• One that has approved a death-penalty provision but has not yet incorporated it into the nation’s laws (Brunei);
  • One that conducts executions but is not recognized as a nation (the Islamic State, also known as Daesh, ISIS and ISIL);
  • One where, in theory, a particular interpretation of its laws would provide for the death penalty but, in practice, no executions have been reported (United Arab Emirates)

The ILGA list is quite similar to this blog’s list of those 14 countries, printed below:

A best-information-available list of countries/regions where executions for homosexual activity are carried out or are provided by current or future law:

Nations with such laws on the books; executions have been carried out

Nations with such laws on the books; no recent executions reported

Nations with such laws on the books in part of the country; no verified executions for homosexual activity

Nations with such laws on the books; no executions reported

Those are the “ten nations with large Muslim populations” mentioned in this article’s first paragraph.” In addition, executions and possible executions are an issue in four other places:

Nation with no such a law on the books; executions are carried out by militias and others

Not recognized as a nation; carries out executions

12. Daesh/the Islamic State (ISIS/ISIL)

Nation where such a law was scheduled to take effect in 2016 (but might not)

Nation where some interpretations of existing law would provide for the death penalty, but no executions have been reported

News coverage in all of those nations is unreliable at best, so specific evidence of executions for same-sex intimacy is rare. What’s known about some specific countries is cited below.

In Somalia, a gay teenager was reportedly stoned to death in 2013, but those reports have not been verified.

In Nigeria, the BBC reported in 2007, “More than a dozen Nigerian Muslims have been sentenced to death by stoning and for sexual offences ranging from adultery and homosexuality. But none of these death sentences has actually been carried out as they were either thrown out on appeal or commuted to prison terms as a result of pressure from human rights groups.”

In Sudan, the death penalty is in frequent use, but there are no recent reports of executions for same-sex intimacy. In 2014, Sudan ranked at No. 6 worldwide in number of executions (23+) for various offenses, just below the United States, with 35, according to Amnesty International.

Similarly, Yemen is No. 7 in frequency of executions overall, but the death penalty apparently has not been imposed recently for homosexual activity. Researchers for Canada’s Immigration and Refugee Board reported more than 10 years ago, “Information on whether such sentences have been carried out was not found.” More recently an article on Yemen’s gay community in The Tower magazine stated, “Traditionally, that death penalty is not enforced, but citizens have been imprisoned for their sexual orientation.”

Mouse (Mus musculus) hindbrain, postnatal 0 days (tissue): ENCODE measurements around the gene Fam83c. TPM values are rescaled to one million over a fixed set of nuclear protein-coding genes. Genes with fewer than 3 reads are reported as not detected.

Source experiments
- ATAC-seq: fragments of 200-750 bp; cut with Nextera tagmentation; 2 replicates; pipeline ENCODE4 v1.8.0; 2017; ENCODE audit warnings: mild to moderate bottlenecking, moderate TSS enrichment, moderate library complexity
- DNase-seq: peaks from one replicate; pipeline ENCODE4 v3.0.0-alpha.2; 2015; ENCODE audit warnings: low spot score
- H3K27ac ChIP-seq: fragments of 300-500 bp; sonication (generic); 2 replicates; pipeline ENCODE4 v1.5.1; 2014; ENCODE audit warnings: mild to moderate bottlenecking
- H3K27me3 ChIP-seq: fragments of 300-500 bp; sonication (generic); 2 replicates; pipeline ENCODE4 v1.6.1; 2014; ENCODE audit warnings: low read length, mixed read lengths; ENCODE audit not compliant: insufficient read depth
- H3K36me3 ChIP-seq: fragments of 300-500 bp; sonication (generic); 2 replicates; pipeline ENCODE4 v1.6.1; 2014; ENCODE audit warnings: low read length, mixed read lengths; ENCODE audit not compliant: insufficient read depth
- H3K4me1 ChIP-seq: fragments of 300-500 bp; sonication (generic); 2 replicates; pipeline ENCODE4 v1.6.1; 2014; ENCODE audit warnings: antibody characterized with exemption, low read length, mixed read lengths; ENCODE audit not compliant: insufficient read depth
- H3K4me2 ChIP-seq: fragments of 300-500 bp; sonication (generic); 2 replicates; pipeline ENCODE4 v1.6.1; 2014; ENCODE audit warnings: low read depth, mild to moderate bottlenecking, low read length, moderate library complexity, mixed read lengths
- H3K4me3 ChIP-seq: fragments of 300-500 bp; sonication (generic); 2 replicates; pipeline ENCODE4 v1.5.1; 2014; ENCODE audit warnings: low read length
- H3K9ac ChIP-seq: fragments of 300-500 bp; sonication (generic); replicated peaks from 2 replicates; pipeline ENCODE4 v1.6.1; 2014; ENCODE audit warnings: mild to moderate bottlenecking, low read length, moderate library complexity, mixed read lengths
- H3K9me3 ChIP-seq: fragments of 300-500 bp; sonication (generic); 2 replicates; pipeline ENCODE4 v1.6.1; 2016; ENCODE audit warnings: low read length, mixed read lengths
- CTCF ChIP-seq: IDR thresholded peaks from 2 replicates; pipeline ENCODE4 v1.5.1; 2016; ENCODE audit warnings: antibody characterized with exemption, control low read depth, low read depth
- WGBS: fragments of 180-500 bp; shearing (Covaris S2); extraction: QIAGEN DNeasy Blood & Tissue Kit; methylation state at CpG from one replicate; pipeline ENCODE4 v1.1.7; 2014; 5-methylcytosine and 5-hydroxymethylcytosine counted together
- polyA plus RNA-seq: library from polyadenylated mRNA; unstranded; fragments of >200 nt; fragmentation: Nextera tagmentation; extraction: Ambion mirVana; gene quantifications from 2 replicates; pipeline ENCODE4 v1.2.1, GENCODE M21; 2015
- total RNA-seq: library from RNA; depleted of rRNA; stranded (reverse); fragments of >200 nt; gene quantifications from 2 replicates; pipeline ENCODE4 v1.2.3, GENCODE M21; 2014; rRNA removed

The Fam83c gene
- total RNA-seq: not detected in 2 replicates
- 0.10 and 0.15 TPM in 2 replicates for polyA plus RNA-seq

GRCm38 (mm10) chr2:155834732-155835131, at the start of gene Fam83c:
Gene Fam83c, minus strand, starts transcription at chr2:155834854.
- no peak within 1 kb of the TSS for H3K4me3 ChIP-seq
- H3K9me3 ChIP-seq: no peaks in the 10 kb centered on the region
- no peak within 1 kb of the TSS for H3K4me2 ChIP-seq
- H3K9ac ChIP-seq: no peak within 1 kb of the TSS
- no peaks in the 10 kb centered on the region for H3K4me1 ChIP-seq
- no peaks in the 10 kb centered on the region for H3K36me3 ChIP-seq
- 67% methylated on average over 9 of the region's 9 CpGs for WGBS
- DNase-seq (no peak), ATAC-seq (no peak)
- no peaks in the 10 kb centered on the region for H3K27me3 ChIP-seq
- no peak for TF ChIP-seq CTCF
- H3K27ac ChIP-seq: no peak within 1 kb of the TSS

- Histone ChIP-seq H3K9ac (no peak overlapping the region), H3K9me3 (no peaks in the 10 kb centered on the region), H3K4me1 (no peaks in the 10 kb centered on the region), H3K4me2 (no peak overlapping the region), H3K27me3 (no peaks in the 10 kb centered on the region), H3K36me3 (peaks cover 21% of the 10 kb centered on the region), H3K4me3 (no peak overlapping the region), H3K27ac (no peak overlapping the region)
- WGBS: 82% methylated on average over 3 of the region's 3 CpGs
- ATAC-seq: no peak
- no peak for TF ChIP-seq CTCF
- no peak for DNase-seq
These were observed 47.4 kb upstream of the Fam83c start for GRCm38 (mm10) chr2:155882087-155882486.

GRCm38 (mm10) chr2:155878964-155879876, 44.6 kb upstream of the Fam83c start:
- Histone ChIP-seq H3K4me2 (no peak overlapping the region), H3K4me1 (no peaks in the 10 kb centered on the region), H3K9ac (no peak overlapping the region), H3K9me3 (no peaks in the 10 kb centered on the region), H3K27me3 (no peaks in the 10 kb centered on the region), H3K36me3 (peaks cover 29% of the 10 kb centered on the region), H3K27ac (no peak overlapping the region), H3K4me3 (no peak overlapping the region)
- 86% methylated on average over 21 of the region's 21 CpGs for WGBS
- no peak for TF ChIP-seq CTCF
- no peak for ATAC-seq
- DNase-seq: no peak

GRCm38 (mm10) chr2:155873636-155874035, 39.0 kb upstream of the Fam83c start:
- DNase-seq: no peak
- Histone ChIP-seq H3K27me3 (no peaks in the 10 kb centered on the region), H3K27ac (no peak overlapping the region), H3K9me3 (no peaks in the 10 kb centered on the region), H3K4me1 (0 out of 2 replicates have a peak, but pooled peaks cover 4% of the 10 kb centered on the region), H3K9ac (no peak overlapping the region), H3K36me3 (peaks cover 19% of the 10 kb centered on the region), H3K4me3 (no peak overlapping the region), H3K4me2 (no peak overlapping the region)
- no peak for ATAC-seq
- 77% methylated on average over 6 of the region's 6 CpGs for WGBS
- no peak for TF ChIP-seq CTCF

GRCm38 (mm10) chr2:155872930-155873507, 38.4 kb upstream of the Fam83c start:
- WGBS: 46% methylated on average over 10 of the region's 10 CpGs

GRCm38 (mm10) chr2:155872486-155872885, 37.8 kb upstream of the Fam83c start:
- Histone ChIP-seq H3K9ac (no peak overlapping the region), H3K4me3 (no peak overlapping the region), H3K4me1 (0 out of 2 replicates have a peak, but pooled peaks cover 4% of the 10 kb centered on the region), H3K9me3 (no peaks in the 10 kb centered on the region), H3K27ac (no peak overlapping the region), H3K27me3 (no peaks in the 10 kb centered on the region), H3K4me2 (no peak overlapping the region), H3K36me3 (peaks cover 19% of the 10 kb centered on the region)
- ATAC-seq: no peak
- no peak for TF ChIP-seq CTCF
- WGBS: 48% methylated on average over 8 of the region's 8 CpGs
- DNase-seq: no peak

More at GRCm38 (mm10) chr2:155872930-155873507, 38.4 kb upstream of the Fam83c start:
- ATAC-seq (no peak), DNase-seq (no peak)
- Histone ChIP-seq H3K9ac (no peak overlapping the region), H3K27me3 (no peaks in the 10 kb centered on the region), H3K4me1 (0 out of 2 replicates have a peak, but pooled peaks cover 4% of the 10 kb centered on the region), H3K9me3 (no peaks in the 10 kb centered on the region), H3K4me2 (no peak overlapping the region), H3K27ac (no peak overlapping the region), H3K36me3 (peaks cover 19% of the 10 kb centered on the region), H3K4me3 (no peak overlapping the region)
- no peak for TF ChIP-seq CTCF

Saudi Arabia is No. 3 among the world’s most avid executioners, with 90+ in 2014. At least in the past, beheadings were imposed for homosexual behavior, including three men in 2002. Imprisonment and lashings are a more common punishment for same-sex activity.

Iran is No. 2 in the world for frequency of executions, behind China. Those include executions for homosexual activity, although the facts are often unclear or misrepresented in such cases. (See, for example, “Bogus hanging in Iran, bogus tweets in Egypt” and “Series of public hangings in Iran, including 2 for sodomy.”)

Evidence is a bit clearer about two war-torn areas — Iraq and the territory controlled by Daesh/the Islamic State (ISIS/ISIL). The ILGA report of 2015 noted that “Iraq, although [the death penalty is] not in the civil code, clearly has judges and militias throughout the country that issue the death sentence for same-sex sexual behaviours. … We are also aware that in the Daesh(ISIS/ISIL)-held areas the death penalty is implemented (although a non-State actor, it is listed in the report). ” For examples, see:
In some nations, the death penalty is on the books but is not imposed. ILGA in 2015 stated:

Brunei Darussalam is due to activate the death penalty for same-sex sexual acts in 2016, but it seems likely that like Pakistan, Afghanistan and Qatar although it is on the statute, it will not be implemented.

ILGA reported in 2016 about Brunei: “there is no sign that the threatened death penalty is to be implemented.”

According to the U.S. Department of State, Mauritania belongs in this category too. A U.S. Department of State cable from 2009, released by WikiLeaks in 2011,indicated that Mauritania has never imposed the death penalty for homosexual activity or any other crime.

ILGA reported in 2016 that “although is understood that the United Arab Emirates has not implemented [the death penalty] under the Sharia code, it remains a possibility under interpretations current in the Emirates.”

For more information:

Source: 76Crimes.com, Colin Stewart, December 2016 (?)